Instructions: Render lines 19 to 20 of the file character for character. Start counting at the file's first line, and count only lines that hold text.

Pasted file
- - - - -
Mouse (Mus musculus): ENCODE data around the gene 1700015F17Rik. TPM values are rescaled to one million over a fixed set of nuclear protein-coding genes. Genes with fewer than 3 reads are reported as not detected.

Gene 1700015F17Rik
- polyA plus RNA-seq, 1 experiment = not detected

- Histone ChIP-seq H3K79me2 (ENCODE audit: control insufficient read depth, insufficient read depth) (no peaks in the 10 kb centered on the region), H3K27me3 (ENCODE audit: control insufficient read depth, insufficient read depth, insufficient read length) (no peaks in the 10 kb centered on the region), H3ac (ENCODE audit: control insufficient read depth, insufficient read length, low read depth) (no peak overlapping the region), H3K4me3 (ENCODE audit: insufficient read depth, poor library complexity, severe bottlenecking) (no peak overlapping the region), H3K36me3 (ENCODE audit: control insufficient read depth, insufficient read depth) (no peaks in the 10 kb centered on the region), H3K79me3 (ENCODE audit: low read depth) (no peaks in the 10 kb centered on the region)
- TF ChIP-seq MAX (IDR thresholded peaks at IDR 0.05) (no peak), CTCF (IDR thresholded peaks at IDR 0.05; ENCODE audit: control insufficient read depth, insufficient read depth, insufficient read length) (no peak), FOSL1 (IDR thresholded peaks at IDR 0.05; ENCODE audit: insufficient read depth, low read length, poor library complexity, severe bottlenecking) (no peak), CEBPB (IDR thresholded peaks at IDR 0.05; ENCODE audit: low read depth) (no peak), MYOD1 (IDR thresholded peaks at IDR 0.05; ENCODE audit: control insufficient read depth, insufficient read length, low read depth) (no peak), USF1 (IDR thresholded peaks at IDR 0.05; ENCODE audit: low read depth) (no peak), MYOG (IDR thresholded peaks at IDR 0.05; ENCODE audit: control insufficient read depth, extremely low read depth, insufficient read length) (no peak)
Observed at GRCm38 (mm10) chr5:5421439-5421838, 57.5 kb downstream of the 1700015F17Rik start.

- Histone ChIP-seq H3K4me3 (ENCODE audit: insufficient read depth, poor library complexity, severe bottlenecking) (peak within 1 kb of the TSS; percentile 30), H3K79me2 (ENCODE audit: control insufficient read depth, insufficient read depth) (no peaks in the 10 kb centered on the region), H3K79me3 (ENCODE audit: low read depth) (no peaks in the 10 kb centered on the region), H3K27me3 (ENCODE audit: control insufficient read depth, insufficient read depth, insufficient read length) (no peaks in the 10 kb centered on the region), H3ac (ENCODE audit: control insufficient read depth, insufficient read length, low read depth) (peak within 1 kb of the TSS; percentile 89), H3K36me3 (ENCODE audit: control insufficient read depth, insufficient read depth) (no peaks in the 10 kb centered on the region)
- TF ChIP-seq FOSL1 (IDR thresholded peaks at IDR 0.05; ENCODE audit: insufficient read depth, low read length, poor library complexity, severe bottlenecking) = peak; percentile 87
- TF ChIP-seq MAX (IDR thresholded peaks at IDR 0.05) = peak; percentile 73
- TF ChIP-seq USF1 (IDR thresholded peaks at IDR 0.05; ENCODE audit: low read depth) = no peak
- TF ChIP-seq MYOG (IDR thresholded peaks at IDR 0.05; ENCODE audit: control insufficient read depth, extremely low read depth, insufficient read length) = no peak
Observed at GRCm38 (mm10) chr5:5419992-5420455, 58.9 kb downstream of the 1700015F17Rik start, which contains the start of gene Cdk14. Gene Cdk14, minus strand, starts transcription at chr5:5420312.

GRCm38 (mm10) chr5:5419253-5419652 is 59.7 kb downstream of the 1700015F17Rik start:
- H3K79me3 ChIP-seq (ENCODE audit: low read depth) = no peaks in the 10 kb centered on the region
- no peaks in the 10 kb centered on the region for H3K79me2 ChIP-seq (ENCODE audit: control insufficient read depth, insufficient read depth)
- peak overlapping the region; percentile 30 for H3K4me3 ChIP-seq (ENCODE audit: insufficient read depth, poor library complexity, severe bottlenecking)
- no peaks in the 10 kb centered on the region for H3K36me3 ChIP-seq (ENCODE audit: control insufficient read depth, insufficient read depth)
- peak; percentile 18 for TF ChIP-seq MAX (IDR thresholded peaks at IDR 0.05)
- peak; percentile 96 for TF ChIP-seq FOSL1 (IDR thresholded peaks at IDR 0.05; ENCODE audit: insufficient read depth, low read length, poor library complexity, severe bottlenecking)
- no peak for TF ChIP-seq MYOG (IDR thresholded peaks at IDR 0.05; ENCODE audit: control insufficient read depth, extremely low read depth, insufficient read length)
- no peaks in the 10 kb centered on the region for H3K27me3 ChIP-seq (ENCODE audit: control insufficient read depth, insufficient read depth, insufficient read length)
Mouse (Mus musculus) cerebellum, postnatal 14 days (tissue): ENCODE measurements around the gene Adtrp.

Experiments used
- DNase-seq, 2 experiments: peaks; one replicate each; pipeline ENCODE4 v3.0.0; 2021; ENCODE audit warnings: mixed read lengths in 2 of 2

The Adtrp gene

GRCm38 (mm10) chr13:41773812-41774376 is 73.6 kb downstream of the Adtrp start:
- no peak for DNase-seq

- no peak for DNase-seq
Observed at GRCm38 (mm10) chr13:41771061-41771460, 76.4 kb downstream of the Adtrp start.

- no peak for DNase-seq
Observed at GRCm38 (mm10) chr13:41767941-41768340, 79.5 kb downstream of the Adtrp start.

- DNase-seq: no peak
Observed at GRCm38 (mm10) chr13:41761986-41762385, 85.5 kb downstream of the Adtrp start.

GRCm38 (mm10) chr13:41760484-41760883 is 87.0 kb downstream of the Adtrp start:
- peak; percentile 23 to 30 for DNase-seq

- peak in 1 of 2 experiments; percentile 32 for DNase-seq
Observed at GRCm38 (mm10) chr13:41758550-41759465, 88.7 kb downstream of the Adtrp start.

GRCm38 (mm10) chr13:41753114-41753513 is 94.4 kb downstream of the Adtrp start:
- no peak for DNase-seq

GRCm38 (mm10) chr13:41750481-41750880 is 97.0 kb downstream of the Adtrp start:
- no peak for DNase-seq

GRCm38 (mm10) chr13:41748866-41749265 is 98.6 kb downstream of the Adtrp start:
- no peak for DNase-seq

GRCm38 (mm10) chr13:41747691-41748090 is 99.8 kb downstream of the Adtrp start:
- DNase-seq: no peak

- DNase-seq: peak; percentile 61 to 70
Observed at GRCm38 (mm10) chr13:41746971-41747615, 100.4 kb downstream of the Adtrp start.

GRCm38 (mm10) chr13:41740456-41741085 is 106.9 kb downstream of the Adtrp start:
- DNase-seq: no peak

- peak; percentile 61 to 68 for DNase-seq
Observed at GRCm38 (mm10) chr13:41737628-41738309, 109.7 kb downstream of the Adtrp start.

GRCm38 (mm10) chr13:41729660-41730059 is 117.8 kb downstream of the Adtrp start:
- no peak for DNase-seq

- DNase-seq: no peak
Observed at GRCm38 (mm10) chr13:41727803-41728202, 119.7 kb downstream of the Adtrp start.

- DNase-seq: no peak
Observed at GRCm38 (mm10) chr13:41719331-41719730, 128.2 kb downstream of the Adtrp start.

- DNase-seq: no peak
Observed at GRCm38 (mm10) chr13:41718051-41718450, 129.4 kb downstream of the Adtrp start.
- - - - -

- peak; percentile 96 for TF ChIP-seq FOSL1 (IDR thresholded peaks at IDR 0.05; ENCODE audit: insufficient read depth, low read length, poor library complexity, severe bottlenecking)
- no peak for TF ChIP-seq MYOG (IDR thresholded peaks at IDR 0.05; ENCODE audit: control insufficient read depth, extremely low read depth, insufficient read length)